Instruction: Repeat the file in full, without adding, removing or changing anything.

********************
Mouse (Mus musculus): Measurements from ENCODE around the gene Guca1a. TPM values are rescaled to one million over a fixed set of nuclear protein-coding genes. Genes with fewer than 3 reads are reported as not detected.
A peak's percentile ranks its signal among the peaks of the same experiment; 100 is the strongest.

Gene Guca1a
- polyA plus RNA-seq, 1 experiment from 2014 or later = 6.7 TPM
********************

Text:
Mouse (Mus musculus): Measurements from ENCODE around the gene Guca1a. TPM values are rescaled to one million over a fixed set of nuclear protein-coding genes. Genes with fewer than 3 reads are reported as not detected.
A peak's percentile ranks its signal among the peaks of the same experiment; 100 is the strongest.

Gene Guca1a
- polyA plus RNA-seq, 1 experiment from 2014 or later = 6.7 TPM